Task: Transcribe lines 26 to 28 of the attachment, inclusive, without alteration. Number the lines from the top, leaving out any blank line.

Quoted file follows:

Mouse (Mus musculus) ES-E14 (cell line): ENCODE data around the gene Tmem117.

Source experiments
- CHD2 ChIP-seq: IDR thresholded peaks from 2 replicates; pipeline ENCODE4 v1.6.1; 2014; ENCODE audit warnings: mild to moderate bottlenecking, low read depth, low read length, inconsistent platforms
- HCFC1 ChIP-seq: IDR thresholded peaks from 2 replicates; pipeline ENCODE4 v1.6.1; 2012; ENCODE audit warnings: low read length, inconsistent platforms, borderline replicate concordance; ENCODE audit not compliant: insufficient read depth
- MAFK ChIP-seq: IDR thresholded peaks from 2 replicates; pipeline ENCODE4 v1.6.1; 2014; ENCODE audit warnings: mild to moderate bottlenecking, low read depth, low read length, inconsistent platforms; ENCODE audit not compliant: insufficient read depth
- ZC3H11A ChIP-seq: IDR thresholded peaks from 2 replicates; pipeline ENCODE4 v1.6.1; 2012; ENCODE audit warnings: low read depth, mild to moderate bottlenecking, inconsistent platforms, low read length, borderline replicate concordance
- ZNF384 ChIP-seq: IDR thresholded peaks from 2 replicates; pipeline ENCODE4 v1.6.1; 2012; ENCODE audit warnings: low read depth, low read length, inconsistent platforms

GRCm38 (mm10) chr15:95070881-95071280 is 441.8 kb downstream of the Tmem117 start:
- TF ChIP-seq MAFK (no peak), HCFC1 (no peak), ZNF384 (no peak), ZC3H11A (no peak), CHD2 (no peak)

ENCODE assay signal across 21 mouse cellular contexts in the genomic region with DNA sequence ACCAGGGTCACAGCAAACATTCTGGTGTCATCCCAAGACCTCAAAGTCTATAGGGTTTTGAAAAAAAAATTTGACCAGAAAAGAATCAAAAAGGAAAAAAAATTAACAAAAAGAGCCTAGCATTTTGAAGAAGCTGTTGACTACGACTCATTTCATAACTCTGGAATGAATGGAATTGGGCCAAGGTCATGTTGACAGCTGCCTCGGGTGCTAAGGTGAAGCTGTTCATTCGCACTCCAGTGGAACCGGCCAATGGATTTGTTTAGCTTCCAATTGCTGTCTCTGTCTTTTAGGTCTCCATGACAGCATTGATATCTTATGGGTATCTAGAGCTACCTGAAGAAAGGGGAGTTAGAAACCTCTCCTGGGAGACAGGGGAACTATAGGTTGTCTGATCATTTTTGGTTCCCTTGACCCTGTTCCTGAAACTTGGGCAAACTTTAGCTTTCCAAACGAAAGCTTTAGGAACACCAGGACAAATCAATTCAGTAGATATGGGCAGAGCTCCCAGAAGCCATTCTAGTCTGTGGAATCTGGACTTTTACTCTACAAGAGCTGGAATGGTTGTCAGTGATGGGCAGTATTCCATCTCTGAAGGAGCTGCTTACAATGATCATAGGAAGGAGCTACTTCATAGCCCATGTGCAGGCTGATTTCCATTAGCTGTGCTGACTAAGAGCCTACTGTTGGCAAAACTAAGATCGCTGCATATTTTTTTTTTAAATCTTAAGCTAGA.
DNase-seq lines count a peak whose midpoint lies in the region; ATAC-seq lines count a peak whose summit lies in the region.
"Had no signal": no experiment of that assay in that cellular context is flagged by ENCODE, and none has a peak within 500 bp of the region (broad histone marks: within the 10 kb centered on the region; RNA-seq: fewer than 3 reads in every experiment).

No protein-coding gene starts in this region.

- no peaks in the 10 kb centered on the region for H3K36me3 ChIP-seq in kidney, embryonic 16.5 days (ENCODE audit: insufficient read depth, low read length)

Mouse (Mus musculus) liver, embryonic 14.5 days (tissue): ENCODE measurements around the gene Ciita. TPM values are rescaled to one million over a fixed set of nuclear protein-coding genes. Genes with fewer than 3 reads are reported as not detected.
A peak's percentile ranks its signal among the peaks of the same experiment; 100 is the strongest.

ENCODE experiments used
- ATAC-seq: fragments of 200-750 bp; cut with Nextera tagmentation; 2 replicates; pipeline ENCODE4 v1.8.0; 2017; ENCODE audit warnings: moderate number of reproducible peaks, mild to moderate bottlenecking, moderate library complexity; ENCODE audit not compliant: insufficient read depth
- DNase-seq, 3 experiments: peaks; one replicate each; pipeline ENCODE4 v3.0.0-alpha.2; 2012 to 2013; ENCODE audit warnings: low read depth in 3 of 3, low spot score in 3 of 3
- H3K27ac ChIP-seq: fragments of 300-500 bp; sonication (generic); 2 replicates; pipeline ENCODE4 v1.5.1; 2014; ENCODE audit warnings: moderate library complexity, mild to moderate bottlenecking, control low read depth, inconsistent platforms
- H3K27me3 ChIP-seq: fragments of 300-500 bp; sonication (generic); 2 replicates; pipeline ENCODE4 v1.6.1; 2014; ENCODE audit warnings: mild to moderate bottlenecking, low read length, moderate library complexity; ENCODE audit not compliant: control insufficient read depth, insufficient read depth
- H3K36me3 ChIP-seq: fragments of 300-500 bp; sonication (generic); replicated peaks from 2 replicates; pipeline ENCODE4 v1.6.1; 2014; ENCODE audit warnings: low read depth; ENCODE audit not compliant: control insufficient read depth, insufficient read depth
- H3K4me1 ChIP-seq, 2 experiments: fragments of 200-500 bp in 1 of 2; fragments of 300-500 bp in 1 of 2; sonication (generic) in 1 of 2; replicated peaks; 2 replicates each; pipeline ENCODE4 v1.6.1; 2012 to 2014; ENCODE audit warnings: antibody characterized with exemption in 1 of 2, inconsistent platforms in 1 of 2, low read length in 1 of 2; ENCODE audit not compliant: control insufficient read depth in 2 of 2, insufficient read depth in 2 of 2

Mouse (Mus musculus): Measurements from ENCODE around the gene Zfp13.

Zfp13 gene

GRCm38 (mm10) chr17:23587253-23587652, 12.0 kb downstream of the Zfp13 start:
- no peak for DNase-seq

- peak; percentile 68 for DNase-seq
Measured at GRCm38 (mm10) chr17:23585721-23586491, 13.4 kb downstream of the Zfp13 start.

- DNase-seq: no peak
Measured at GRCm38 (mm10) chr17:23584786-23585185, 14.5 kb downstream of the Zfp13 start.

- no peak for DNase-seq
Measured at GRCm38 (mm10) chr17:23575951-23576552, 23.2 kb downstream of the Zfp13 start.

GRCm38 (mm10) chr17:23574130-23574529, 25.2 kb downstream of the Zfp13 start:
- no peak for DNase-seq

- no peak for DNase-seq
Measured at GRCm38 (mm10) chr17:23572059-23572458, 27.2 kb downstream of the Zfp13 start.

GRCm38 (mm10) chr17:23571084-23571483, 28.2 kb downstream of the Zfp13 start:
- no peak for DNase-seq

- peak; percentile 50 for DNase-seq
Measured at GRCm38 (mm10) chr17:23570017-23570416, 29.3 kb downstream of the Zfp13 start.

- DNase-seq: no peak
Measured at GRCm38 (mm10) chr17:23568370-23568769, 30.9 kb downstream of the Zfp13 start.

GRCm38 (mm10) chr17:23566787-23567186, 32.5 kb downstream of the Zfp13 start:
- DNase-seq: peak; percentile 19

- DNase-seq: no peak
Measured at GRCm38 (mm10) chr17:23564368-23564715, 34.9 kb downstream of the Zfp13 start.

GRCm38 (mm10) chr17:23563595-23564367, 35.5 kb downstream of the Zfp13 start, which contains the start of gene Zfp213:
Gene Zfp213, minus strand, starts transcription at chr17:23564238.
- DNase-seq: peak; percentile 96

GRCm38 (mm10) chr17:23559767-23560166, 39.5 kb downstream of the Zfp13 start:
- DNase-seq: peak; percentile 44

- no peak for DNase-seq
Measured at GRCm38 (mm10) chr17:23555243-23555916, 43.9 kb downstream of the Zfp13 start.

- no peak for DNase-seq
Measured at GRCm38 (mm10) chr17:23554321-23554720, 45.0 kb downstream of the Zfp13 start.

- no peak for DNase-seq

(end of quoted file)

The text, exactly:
GRCm38 (mm10) chr17:23587253-23587652, 12.0 kb downstream of the Zfp13 start:
- no peak for DNase-seq

- peak; percentile 68 for DNase-seq